BitDepth#836 - May 29

Digicel leads the local telecommunications industry with the introduction of mobile broadband.
Extraordinary? Not yet.
John Delves speaks at the Digicel mobile broadband launch. Photograph by Andre Neufville, courtesy Digicel.

The launch of Digicel’s 4G network at the Trinidad Hilton was a loud, colourful, very red affair with pretty girls wearing ruby versions of every girl’s best little black dress. A star-studded crowd fuelled by racy techno music and colourful drinks.

Regrettably, I found myself a bit at sea in all this; an event clearly designed for an age group at least two generations behind mine.
Still, among the dancers flipping in their primary hued leotards and still more babes strutting the catwalk with absurdly tiny digital devices proffered in their palms, there was a tremendous energy that desperately needs to be focused on making this new mobile broadband network relevant.

Bandwidth starved consumers will immediately jump into the new, deeper waters offered by Digicel’s network (averaging 4Mbps), and proceed to immediately burn through their first data allotments showing funny YouTube videos on their smartphones to less well-endowed friends.
But what happens next?

Digicel hasn’t just stolen the spotlight from its telecommunications rival TSTT with this early lead in implementing mobile broadband, it has positioned itself, whether by design or the accident of competitive advantage, to begin the process of defining what a mobile broadband network might mean to its users in Trinidad and Tobago.

Newly appointed CEO of Digicel Trinidad, John Delves touched on the issue in his speech to the red brigade at the May 17 launch.
“It's very simple; you're just going to be able to do a lot more with your phone than you can do today,” Delves said.
“You're going to be able to use your smartphone the way it was meant to be, the way it was designed. You have a smart phone, and now you have a smart network to go with it.”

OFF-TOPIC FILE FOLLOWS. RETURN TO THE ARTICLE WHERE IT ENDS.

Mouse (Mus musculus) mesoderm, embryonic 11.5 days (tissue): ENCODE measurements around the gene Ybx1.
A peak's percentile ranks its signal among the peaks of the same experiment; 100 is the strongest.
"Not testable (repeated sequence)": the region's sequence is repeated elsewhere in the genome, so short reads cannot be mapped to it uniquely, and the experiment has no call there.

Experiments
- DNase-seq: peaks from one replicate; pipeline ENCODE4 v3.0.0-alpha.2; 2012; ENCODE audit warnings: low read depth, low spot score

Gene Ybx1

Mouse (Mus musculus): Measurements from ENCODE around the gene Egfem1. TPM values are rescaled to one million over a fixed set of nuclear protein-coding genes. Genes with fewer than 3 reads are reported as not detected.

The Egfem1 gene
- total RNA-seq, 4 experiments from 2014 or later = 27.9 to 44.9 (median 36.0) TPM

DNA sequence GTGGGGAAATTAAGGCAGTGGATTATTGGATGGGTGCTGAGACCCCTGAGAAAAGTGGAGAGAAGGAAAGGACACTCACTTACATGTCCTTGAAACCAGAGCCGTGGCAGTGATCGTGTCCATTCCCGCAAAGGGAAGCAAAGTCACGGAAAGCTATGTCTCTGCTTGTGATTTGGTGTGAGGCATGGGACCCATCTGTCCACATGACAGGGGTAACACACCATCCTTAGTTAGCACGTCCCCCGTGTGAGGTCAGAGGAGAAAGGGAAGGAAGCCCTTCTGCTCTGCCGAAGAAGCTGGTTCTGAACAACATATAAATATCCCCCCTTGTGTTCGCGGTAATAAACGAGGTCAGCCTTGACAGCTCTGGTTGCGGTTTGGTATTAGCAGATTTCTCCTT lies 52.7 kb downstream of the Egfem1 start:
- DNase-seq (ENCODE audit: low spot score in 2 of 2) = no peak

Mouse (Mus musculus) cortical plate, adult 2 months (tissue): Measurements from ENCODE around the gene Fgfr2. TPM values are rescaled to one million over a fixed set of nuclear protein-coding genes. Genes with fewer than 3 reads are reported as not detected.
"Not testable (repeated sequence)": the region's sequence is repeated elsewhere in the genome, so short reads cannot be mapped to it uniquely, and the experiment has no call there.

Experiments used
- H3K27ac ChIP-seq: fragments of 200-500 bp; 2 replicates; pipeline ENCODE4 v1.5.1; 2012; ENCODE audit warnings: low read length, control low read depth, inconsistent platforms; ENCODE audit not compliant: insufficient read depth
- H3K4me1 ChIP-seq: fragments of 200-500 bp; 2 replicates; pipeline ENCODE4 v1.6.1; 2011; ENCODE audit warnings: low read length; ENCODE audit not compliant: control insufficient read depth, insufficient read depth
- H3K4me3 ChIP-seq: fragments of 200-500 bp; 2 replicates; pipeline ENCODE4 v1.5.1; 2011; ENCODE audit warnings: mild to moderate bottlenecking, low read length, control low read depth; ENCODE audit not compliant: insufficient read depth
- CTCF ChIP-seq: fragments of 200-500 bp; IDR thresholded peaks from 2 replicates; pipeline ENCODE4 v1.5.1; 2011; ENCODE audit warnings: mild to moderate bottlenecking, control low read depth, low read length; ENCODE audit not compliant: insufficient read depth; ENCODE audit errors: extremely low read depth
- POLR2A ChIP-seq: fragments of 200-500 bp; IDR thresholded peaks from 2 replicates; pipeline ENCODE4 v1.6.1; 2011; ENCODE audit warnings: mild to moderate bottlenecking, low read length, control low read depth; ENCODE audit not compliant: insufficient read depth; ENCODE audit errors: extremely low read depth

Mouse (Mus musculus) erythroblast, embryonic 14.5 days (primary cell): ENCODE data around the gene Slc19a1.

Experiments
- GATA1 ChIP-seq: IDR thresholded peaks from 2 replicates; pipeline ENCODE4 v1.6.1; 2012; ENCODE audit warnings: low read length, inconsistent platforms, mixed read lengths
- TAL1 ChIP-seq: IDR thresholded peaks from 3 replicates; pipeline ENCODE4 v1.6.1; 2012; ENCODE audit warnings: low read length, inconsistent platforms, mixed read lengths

But apart from recommending new users that download apps and visit YouTube, Digicel’s bossman had no other advice for users experiencing mobile broadband for the first time.
The focus was on “fantastic hero handsets” and pricing plans, which would have made sense for the Digicel of April 2012, which sold minutes and phones.

Continuing that strategy with megabytes and more expensive phones would be a strategic mistake for the telecommunications provider.
In terms of technology shifts, this is one of those quiet quakes that subtly change everything, comparable to June 2007,
when Columbus Networks landed its broadband cable at Maqueripe Bay.

There were no bursts of confetti or tall drinks back then. Just hot sun, sandy churn in the sea water and backhoes digging trenches for a conduit that would change the way Trinidad and Tobago engaged the world using the Internet, moving us from counting data in kilobytes to megabits in one step.

About the worst thing, that Digicel could do with its advantage in the market now would be to spend all their money on advertising and promotions.
The Blackberry device has kept its place in the local market because of how well it performs on low bandwidth connection. Now the challenge is to develop new perceptions of the possibilities of mobile devices and new applications to drive their adoption.

We’ve already heard the message. The connection is fast. The packages are flexible. You are first. Now prepare to tell us the rest of the story.
Cut that handsome spend on advertising and promotion in half and reallocate it to a fund designed to encourage software developers to create apps and services that make dramatic, lifestyle changing use of this new network.

Lock apps developed with the fund to your network for a year if you like, but never lose sight of that pivotal role as a supporter of software and service development.
If you really want to define an extraordinary edge in this competitive environment, encourage amazing software development, in-demand services and digital advantage.
The data plans and devices will sell themselves after that.

My early experiences with Digicel's new 4G mobile broadband service.
An opinion piece for Contact Magazine, written in November 2011,
that predicted the mobile broadband changes of 2012.
brash announcement of their plans for a HSPA+ mobile broadband network.
BitDepth#832, on the impact that mobile broadband Internet will have on the news media.
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